• 1/4 cup spring onions, finely sliced

for the dressing

  • 1 tbsp maple syrup
  • juice of 1 lemon
  • 2 tbsp truffle oil
  • pinch of sea salt
  • lots (about 1/2 tsp) freshly cracked black pepper

To make the dressing, combine all ingredients in a jar and shake, or mix in a small bowl. Tear the kale leaves into bite-size pieces, similar in size to the halved strawberries. In a large bowl, combine the dressing and torn kale. With your hands, massage dressing into kale leaves for at least one minute, preferably a couple more.

Add the rest of the salad ingredients to the bowl and stir (with your hands or spoon, whatever) to combine. Here, I usually add even more black pepper, but – up to you.Refrigerate until required, but eat the same day.

truffled pumpkin and green bean salad

on the plate

I feel like it’s time I probably wrote something about Adam over here (I have, after all, just married the guy). I have a phobia about putting anything too personal out there on the internet, but I think I can overcome it for Adam.

Adam is the most driven, dedicated human being I know – this is a man who translates Julius Caesar at 11 pm, who is constantly revising vocabulary (Ancient Greek, Latin, and German are all in the mix at the moment), who is always ready to talk about ideas and concepts. His passion is the most motivating thing I can think of, and more than once has inspired me to get off my ass and do some work.

He’s all the things you could want in a partner (I’m sure everyone thinks that), and I’m so grateful that the guy from my ancient Greek art class, who helped me with an assignment, turned out to be Adam. He’s helped me grow in so many ways (and probably lots more that I’m not aware of), and seeing him develop and grow is one of my favourite things about our relationship. There is something new to love about him all the time (the other night he spent at least two hours clearing out paperwork and tidying his desk).

butternut pumpkin halves
patch of hazelnuts
lemon truffle pumpkin and green bean salad
while the pumpkin is roasting

I first made a version of this salad one weekend, stuck in an apartment at the beach on a very, very rainy day. We were going a little stir crazy, to say the least. It was good enough to brighten the shitty circumstances, and I made it again almost as soon as we got home. You wouldn’t think the combination of lemon and truffle oil would work, but it really does, especially with the sweet pumpkin.

roasted pumpkin
lemon truffle salad w hazelnuts

Truffled Pumpkin and Green Bean Salad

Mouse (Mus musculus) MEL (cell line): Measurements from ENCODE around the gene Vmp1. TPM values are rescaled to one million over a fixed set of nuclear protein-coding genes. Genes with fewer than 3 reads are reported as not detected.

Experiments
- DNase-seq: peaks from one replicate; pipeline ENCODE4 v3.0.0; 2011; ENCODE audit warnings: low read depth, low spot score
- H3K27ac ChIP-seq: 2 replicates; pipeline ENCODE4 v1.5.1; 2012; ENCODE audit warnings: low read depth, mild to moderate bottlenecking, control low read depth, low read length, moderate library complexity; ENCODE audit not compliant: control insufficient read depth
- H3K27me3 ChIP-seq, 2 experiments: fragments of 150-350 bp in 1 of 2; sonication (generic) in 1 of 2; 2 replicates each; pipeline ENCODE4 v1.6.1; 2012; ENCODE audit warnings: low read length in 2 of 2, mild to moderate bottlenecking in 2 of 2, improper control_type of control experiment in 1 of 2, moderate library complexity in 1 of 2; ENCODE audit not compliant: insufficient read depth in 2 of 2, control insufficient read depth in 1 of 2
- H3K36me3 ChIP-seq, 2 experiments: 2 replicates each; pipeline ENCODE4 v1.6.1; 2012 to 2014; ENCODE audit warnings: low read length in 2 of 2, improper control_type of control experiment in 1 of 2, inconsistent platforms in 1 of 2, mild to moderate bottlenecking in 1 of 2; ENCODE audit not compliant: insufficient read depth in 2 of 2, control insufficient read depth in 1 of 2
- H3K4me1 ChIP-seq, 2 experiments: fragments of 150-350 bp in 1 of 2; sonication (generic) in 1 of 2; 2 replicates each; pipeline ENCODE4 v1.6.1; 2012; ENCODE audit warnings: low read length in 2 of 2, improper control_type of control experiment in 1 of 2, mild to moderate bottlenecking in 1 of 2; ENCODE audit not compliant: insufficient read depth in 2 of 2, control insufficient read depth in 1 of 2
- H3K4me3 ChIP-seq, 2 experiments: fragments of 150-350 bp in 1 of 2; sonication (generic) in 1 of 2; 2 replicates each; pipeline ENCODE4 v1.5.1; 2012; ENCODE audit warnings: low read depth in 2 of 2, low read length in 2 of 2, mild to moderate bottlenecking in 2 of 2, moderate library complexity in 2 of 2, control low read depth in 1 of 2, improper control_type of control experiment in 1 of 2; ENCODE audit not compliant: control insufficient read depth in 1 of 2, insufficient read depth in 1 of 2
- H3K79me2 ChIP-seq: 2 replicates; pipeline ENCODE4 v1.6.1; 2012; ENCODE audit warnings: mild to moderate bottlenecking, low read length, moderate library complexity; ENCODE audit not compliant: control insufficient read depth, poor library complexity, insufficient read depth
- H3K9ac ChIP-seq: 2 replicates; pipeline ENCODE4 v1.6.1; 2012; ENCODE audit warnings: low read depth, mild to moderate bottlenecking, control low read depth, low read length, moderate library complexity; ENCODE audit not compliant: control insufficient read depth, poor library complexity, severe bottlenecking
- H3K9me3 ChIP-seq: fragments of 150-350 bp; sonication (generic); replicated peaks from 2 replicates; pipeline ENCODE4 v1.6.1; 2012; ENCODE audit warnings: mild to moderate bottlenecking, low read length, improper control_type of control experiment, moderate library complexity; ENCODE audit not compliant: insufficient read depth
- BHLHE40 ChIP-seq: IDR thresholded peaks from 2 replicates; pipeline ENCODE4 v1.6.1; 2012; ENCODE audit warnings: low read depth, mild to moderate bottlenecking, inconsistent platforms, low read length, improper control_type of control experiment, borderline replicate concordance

serves 2

Recipe notes

  • If you don’t have truffle oil, this salad will still be delicious! Use whatever good-quality olive oil you have on hand.
  • This salad could be easily made to go further by adding a few handfuls of rocket or baby spinach.
  • Serving suggestions: crusty toasted bread, roasted tofu or tempeh if you like!

Ingredients

  • 480 g (just over 1 lb) butternut pumpkin, deseeded and sliced into 1 cm half moons
  • 2 tsp olive oil
  • leaves from 4 sprigs of thyme
  • 175 g green beans, trimmed
  • 1/3 cup (40 g) toasted hazelnuts, chopped
  • sea salt and freshly cracked black pepper

For the dressing:

  • 1 tsp truffle oil
  • juice of 1 lemon
  • pinch of salt
  • freshly cracked black pepper

Preheat oven to 200 C (390 F). In a large bowl, toss pumpkin slices with olive oil, thyme leaves and salt and pepper to taste. Spread out in a single layer on a baking tray. Roast for 25 minutes, turning slices over half way through. Remove from oven and let cool for 10 minutes.

While the pumpkin is roasting, bring a medium pot of salted water to the boil. Boil green beans for 3 minutes, then drain.

Make dressing by putting all components in a glass jar, screw on the lid, and shake.

In a large bowl, toss roasted pumpkin slices, beans, dressing and hazelnuts. Arrange on a plate, with most of the hazelnuts on top. Enjoy!

MARINATED CUCUMBER AND MINT SALAD

cucumber salad

Hello there,

A quick little salad that is ready in no time, and is tasty, fresh and good for you! I (only slightly) adapted this from Hugh Fearnley-Whittingstall’s Veg Everyday, adding some toasted cashews and leaving my cucumber unpeeled. As an afterthought, you could also add some sliced chilli and a squeeze of lime juice. Delicious!

With some steamed and herby potatoes, it was a lovely lovely lunch.

Hx

MARINATED CUCUMBER AND MINT SALAD

Serves 2-3

  • 1 large cucumber
  • 1 teaspoon apple cider vinegar
  • 1 tablespoon olive oil
  • A handful of mint leaves, finely chopped
  • A pinch of sugar
  • Sea salt and black pepper
  • 1/3 cup cashew nuts, toasted

Slice the cucumber in half lengthways and scoop out the seeds. Thickly slice into half moons. Combine cucumber with vinegar, oil, mint, and a pinch each of sugar, salt and pepper. Toss. Leave to marinate at room temperature for 20-30 minutes before topping with cashews and serving.